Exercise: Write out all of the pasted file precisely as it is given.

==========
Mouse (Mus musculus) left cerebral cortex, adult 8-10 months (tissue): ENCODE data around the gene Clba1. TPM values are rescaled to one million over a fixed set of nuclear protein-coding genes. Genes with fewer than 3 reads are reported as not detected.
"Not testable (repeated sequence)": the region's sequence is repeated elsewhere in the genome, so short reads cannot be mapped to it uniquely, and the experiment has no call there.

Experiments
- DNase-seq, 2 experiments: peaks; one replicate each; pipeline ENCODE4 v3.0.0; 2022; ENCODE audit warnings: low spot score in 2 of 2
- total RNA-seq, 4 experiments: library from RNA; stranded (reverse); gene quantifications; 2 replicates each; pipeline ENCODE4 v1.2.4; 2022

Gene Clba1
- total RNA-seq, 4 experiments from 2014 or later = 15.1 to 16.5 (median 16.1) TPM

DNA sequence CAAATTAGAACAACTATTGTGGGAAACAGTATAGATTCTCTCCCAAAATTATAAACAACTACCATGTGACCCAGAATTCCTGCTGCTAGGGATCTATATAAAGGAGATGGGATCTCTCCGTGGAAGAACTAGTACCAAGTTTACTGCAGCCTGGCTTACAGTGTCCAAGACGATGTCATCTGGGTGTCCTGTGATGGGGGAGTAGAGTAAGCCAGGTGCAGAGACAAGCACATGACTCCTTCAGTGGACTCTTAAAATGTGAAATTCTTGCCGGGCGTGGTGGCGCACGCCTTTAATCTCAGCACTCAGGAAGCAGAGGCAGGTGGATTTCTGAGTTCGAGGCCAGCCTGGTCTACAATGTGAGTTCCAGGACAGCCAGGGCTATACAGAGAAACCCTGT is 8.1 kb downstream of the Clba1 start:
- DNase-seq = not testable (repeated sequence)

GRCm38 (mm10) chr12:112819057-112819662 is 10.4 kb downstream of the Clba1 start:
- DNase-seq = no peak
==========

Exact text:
Mouse (Mus musculus) left cerebral cortex, adult 8-10 months (tissue): ENCODE data around the gene Clba1. TPM values are rescaled to one million over a fixed set of nuclear protein-coding genes. Genes with fewer than 3 reads are reported as not detected.
"Not testable (repeated sequence)": the region's sequence is repeated elsewhere in the genome, so short reads cannot be mapped to it uniquely, and the experiment has no call there.

Experiments
- DNase-seq, 2 experiments: peaks; one replicate each; pipeline ENCODE4 v3.0.0; 2022; ENCODE audit warnings: low spot score in 2 of 2
- total RNA-seq, 4 experiments: library from RNA; stranded (reverse); gene quantifications; 2 replicates each; pipeline ENCODE4 v1.2.4; 2022

Gene Clba1
- total RNA-seq, 4 experiments from 2014 or later = 15.1 to 16.5 (median 16.1) TPM

DNA sequence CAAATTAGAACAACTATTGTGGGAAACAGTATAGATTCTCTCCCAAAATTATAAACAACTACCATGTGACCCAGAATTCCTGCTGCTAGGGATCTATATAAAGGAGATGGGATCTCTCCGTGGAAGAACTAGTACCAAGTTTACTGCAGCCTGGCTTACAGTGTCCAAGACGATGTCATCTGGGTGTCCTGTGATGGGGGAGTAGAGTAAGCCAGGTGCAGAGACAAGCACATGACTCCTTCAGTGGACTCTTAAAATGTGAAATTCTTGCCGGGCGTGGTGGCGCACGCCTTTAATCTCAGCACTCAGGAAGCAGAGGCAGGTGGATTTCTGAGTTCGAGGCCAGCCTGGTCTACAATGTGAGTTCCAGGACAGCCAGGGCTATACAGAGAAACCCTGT is 8.1 kb downstream of the Clba1 start:
- DNase-seq = not testable (repeated sequence)

GRCm38 (mm10) chr12:112819057-112819662 is 10.4 kb downstream of the Clba1 start:
- DNase-seq = no peak